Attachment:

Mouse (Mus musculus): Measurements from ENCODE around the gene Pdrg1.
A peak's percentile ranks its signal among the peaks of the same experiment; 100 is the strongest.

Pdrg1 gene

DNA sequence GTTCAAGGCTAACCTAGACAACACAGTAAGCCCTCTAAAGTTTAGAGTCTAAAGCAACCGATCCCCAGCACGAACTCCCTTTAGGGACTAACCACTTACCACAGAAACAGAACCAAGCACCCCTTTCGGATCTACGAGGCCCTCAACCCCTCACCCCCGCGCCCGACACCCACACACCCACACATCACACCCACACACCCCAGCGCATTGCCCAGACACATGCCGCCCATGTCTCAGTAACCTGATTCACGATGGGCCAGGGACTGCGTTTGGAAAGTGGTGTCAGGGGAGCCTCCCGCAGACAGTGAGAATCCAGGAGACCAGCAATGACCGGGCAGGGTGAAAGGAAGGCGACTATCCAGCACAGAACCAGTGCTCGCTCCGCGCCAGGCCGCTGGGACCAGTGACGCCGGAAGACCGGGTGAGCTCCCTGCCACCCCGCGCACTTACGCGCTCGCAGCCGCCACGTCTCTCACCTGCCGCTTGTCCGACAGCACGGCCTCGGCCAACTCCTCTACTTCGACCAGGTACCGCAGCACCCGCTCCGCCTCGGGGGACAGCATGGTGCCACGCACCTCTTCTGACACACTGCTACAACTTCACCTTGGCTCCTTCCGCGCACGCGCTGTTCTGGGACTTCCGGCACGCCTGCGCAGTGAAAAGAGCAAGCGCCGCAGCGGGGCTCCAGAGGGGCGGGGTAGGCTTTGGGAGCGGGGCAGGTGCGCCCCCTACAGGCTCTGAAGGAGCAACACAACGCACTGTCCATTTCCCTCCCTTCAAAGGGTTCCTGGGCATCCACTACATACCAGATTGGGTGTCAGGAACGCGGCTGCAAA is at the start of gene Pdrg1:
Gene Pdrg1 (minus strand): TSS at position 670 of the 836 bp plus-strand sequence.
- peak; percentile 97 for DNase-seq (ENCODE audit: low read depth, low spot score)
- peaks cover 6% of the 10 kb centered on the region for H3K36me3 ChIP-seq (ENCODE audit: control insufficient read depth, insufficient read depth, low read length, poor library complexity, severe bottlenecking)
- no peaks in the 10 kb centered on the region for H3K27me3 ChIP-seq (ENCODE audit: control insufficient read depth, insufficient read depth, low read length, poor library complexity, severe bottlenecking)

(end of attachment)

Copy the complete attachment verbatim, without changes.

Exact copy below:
Mouse (Mus musculus): Measurements from ENCODE around the gene Pdrg1.
A peak's percentile ranks its signal among the peaks of the same experiment; 100 is the strongest.

Pdrg1 gene

DNA sequence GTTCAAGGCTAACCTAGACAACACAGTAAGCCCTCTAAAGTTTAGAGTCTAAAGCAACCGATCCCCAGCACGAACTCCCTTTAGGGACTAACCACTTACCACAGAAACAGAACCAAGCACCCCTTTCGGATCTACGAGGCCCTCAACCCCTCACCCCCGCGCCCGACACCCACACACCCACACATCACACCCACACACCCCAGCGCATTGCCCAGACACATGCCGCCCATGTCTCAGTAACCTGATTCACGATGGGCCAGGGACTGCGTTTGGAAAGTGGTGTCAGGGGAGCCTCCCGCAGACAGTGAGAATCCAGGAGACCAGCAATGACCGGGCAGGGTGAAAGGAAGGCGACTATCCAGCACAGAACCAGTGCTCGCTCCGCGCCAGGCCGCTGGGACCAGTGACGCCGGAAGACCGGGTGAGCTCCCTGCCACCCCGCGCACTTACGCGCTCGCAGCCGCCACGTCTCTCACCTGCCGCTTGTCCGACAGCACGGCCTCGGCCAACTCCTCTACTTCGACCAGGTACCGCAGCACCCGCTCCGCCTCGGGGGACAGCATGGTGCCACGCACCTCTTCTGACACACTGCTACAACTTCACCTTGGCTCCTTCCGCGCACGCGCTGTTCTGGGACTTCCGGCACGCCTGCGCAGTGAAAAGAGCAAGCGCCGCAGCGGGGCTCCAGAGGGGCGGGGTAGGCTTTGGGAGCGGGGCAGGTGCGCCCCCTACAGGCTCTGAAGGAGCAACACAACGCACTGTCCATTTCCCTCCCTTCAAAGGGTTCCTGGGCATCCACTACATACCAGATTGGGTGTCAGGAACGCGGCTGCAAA is at the start of gene Pdrg1:
Gene Pdrg1 (minus strand): TSS at position 670 of the 836 bp plus-strand sequence.
- peak; percentile 97 for DNase-seq (ENCODE audit: low read depth, low spot score)
- peaks cover 6% of the 10 kb centered on the region for H3K36me3 ChIP-seq (ENCODE audit: control insufficient read depth, insufficient read depth, low read length, poor library complexity, severe bottlenecking)
- no peaks in the 10 kb centered on the region for H3K27me3 ChIP-seq (ENCODE audit: control insufficient read depth, insufficient read depth, low read length, poor library complexity, severe bottlenecking)